Category: Campaigns

Olly Harnett – BBC Creative Director – Our key notes

His Dark Materials

Last month BBC CREATIVE Director Olly Harnett, Creative Director (BBC ONE, Radio 2) came in to our Members’ Meeting to talk about some of his recent campaign work.

BBC Creative is the in-house creative team at the BBC, run on an agency model. It was brought in house in 2016 and is made up of around 150 people split between London and Salford.

Here are some of our notes:

HIS DARK MATERIALS marketing campaign case study

Positioning line: tricky title if the consumer hasn’t read the books (or Milton!). Therefore it was important to find the cornerstone of the campaign: ‘one girl will change worlds”. Promises adventure, destiny and excitement.

Marketing challenge: 16 -24 year olds are not watching terrestrial TV. TV trails don’t work anymore. How do we reach them? More OOH activity to reach that audience. Special build OOH for social media pick up. Although shouldn’t seem just like a kids drama.

Campaign activity:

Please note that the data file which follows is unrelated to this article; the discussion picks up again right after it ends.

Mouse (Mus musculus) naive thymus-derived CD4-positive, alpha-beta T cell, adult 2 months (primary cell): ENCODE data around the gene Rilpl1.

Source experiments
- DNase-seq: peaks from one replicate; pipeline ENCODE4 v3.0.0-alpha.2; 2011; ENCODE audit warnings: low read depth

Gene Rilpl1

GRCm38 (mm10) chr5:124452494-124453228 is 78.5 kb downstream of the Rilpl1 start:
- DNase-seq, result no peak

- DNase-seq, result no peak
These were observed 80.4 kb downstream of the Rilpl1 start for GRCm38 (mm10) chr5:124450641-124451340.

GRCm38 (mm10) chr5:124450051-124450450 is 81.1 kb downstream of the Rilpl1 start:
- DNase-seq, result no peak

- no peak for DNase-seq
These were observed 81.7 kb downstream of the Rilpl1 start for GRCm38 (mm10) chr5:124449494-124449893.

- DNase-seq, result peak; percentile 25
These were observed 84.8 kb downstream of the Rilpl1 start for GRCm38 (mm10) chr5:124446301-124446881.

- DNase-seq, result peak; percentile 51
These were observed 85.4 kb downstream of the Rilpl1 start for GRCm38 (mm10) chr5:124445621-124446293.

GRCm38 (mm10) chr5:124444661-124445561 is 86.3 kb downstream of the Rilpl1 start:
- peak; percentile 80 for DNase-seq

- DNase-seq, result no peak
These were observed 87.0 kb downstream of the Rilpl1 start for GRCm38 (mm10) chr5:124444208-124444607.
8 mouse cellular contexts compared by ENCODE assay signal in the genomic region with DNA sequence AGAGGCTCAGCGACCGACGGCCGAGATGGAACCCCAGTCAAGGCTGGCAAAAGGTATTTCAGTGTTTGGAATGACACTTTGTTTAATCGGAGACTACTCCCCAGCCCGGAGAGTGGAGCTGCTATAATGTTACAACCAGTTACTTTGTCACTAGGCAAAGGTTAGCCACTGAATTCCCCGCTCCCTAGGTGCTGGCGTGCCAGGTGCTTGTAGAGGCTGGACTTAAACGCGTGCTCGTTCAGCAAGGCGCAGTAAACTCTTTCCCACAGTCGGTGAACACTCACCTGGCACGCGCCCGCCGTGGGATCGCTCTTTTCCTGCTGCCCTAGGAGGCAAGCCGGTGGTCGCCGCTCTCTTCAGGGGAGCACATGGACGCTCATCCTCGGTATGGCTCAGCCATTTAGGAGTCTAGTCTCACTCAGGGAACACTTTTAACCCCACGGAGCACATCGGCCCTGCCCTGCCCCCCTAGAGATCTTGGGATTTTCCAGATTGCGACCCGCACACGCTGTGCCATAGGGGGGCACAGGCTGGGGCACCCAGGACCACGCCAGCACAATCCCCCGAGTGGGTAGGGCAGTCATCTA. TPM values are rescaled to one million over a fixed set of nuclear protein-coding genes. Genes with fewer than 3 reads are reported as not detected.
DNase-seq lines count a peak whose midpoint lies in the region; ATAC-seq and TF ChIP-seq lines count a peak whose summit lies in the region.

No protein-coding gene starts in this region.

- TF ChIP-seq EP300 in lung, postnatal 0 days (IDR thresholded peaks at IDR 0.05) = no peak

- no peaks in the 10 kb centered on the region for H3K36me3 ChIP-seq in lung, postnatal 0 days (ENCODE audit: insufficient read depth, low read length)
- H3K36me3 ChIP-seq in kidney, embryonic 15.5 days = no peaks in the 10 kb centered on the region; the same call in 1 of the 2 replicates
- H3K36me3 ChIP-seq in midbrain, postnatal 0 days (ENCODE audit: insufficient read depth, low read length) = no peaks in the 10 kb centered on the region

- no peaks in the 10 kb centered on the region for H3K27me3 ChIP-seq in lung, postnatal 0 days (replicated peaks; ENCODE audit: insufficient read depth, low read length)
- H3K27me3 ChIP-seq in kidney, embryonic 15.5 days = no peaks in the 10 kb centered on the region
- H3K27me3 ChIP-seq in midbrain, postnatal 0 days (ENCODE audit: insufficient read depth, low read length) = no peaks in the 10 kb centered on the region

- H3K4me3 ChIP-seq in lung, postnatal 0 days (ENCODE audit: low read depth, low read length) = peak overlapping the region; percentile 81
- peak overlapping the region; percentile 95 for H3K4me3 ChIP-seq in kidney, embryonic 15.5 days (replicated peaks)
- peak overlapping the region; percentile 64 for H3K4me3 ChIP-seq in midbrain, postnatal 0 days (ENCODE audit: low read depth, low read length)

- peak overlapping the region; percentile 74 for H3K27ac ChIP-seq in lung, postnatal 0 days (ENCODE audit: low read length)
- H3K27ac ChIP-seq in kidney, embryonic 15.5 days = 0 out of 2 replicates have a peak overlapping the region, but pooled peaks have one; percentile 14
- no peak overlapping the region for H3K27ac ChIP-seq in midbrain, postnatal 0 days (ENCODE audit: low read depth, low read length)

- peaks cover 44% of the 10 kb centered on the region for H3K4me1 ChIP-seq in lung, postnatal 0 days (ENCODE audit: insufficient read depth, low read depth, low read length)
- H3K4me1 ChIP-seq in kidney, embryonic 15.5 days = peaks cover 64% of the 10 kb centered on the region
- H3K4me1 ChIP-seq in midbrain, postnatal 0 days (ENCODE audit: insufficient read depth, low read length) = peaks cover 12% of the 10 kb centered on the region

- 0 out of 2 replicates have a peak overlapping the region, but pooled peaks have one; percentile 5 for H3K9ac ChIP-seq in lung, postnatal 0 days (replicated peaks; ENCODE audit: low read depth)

TV TRAIL – very filmic and exciting


His Dark Materials

– Story board artist helped create the layout for creative that was used across OOH. No stills ready so went for an illustrative approach for sign off of concept

-Westfield White City – Billboard featuring an armoured bear bursting out of a billboard, breathing out icy breath. Major social media and marketing industry pick-up

-Ad lifts – important not to be too London-centric. Birmingham and Manchester shopping centre vinyl wraps in lifts with selfie spots, audio featuring actors and added peppermint scent

-Cinema spot. Guaranteed audiences of millennials. Shown 1 week ahead of tx date

Results on launch:

10 million viewers of episode 1 across tv and iplayer

Most successful UK drama launch in 5 years


-Snapchat lens where user can turn themselves into the armoured bear

-Continuity idents – adding motifs from the show into regular BBC idents

-Daemon bot – for superfans. What is your daemon? 40 options. Inspired by illustrations in the novels. INCLUDE LINK.

In summary:

Traditional marketing still has its place but we have to find new, exciting and creative ways to reach audiences, particularly our youth audience, who are key to the future of the BBC

Audience questions: